The Indonesian government will offer amnesty to remnants of the East Indonesia Mujahideen (MIT) if they surrender, said Coordinating Minister for Political, Legal and Security Affairs Luhut Pandjaitan.
"We will pardon them if they come out of their hideouts; after all, they are also Indonesian citizens," he said after a meeting on Thursday with the parliamentary commission overseeing matters of law, human rights and security.
Mr Luhut said the offer is part of the government's "soft approach" to resolve the threat posed by the MIT, which was led by Indonesia's most wanted terrorist, Santoso, until he was shot dead on Monday.
He added that while the government was always open to resolving the issue of local extremists through a "religious and cultural" process, "that does not mean we will not be hard on them".
"Santoso was shot because he could not respond to our soft approach," said Mr Luhut, referring to the leader of the militant group who was killed during a firefight with security forces in the jungles of Central Sulawesi.
Santoso, 39, had eluded a longstanding operation to kill or capture him. He had moved to the top of the wanted list for terrorists after he publicly declared his allegiance to the Islamic State in Iraq and Syria (ISIS).
His death was widely regarded as a victory for Indonesia's war
on terror, although there are still MIT members at large, including at least two women, one of whom is a wife of Santoso.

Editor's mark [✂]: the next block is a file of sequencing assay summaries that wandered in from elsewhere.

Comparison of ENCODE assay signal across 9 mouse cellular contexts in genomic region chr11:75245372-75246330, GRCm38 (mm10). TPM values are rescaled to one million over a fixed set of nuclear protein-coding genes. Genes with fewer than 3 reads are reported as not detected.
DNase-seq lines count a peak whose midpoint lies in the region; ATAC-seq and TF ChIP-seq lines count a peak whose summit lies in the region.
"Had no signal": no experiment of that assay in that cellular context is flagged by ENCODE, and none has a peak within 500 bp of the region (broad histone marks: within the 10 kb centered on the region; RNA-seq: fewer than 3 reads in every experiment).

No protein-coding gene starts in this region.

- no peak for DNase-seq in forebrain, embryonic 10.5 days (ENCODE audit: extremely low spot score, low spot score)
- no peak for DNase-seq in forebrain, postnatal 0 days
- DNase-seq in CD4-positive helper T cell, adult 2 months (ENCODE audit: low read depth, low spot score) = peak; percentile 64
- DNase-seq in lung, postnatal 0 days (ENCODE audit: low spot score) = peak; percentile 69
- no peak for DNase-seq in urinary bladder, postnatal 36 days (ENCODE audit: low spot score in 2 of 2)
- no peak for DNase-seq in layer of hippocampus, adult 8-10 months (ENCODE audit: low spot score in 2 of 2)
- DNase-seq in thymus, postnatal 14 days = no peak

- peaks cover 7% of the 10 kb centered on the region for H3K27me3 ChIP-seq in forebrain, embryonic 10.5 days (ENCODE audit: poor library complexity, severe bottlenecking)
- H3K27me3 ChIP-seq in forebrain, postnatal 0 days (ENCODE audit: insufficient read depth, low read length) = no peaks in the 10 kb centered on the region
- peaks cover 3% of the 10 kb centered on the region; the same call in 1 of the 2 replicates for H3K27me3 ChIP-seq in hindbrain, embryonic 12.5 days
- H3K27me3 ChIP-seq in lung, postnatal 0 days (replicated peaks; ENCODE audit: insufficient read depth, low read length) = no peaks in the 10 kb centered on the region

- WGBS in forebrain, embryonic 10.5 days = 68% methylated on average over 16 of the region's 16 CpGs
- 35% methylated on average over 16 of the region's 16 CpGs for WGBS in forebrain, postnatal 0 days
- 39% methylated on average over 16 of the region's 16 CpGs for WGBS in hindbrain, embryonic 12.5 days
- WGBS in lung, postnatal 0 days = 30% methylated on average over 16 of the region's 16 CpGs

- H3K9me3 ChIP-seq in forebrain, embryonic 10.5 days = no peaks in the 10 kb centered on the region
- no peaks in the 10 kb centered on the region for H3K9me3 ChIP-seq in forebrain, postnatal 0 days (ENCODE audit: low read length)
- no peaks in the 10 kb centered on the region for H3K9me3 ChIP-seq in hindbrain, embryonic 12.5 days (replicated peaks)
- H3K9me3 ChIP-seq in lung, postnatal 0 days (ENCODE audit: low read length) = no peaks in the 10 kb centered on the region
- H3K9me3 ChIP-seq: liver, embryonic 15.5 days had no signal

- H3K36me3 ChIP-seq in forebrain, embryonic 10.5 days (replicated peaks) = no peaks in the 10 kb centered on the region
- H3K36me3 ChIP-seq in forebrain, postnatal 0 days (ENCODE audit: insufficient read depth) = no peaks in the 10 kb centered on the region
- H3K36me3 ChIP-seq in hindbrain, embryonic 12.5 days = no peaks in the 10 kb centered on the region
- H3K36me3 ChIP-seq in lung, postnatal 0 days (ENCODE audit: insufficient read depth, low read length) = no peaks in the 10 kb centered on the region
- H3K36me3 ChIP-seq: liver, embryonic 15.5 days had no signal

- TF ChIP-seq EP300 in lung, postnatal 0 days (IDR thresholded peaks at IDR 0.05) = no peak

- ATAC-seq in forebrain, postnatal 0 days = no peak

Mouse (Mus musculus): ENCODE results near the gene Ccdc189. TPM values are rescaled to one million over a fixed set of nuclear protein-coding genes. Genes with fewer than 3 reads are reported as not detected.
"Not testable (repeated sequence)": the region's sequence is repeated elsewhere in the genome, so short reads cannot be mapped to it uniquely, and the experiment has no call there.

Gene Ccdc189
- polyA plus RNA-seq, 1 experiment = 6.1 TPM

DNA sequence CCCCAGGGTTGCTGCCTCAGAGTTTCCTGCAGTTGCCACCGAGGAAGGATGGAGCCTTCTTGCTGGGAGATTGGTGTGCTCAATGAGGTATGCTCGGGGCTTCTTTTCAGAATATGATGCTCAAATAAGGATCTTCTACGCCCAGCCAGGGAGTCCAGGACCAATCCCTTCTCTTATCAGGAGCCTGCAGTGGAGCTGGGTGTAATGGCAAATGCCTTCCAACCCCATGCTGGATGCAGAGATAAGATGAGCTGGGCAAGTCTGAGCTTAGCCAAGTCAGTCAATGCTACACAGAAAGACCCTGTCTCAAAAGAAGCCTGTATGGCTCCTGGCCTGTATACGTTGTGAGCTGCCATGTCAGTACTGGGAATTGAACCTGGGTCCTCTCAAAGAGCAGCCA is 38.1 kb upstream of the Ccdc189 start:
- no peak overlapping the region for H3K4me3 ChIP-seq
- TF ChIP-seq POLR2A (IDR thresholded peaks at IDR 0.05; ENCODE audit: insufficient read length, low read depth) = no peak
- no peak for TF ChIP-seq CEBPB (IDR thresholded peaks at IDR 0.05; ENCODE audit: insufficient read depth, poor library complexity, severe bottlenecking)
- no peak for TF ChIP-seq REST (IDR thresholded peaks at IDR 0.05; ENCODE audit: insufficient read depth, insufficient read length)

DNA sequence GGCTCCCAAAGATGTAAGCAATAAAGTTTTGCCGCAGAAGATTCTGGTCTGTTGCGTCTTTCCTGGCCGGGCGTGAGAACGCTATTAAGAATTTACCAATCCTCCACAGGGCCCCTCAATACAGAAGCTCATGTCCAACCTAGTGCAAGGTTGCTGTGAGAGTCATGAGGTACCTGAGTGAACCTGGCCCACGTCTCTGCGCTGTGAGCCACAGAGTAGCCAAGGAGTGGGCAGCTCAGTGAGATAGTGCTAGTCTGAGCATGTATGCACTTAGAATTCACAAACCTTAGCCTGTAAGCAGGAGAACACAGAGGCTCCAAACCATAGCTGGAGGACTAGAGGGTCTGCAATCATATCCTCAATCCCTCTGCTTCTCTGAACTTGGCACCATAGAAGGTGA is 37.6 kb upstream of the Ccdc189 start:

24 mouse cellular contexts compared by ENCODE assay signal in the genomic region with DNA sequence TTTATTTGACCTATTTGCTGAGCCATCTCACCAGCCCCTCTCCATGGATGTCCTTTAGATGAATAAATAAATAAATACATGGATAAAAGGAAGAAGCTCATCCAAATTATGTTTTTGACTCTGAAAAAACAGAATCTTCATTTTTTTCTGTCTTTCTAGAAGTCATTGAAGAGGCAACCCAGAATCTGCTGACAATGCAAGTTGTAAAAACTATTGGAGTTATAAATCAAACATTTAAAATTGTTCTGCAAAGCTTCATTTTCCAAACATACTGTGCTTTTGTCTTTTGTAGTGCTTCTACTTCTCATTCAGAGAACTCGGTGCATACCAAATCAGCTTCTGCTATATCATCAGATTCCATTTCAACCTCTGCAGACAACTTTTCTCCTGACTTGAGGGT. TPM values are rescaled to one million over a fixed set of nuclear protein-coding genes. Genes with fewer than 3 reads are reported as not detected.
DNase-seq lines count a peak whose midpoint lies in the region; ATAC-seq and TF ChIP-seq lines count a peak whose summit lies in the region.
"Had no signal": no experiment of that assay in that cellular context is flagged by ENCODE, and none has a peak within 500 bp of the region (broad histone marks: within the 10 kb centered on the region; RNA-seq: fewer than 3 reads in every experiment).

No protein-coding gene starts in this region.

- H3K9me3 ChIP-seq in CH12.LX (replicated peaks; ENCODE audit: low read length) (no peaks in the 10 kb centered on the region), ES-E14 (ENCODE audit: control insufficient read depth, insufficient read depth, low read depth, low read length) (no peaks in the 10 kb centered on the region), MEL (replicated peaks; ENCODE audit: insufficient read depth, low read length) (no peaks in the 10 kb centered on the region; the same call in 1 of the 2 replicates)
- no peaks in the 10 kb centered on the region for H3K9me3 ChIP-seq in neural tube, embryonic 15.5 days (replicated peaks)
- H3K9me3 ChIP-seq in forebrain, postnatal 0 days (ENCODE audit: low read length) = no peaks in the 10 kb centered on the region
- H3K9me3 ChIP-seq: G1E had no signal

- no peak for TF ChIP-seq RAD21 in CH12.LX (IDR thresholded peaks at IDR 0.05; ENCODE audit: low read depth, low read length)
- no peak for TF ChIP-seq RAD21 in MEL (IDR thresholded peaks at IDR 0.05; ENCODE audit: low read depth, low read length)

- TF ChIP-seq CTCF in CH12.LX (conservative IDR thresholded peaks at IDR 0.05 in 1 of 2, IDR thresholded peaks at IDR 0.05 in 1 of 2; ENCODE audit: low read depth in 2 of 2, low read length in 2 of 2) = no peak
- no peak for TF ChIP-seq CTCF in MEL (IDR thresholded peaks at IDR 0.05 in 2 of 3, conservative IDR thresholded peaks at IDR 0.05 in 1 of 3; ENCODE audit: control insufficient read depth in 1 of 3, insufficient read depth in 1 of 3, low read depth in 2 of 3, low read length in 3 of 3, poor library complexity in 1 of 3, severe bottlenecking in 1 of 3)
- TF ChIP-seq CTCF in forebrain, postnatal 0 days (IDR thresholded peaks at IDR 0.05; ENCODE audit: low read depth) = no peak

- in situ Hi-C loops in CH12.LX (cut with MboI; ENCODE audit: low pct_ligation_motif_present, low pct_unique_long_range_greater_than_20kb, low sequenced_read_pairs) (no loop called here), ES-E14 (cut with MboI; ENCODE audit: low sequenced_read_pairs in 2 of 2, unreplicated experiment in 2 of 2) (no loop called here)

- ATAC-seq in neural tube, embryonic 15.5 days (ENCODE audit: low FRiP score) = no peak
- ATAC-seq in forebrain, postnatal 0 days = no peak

Mr Luhut said if the 19 remaining members of the MIT do not lay down their arms and choose to continue attacking security forces, the troops in Poso, Central Sulawesi, will respond in kind.
Over the last eight months, more than 3,500 soldiers and police officers were involved in Operation Tinombala, the kill-or- capture mission against Santoso and his men.
National Police chief Tito Karnavian told reporters yesterday that the troops will regroup and continue to go after their next targets - MIT militants such as Basri and Ali Kalora.
Basri, added General Tito, would have taken over as the group's leader after Santoso's death. He also said Santoso's body has been identified officially after various forensic testing and it will be handed over to his family for burial.
The offer of amnesty to the MIT comes after the parliamentary commission on Thursday also approved a government proposal to pardon a group of 70 rebels from Aceh, including their leader Nurdin Ismail.
Nurdin, who is also known as Din Minimi, had surrendered to the police earlier this year after four years as a fugitive.
Lawmaker Bambang Soesatyo, who is a member of the commission, said the rebels will still be subjected to due process and answer for their crimes, reported The Jakarta Post yesterday.
National Intelligence Agency director Sutiyoso said that under Indonesia's Constitution, the President has powers to pardon rebels or militants.
He said this is to build trust between former rebels and the government in a bid to prevent further conflicts.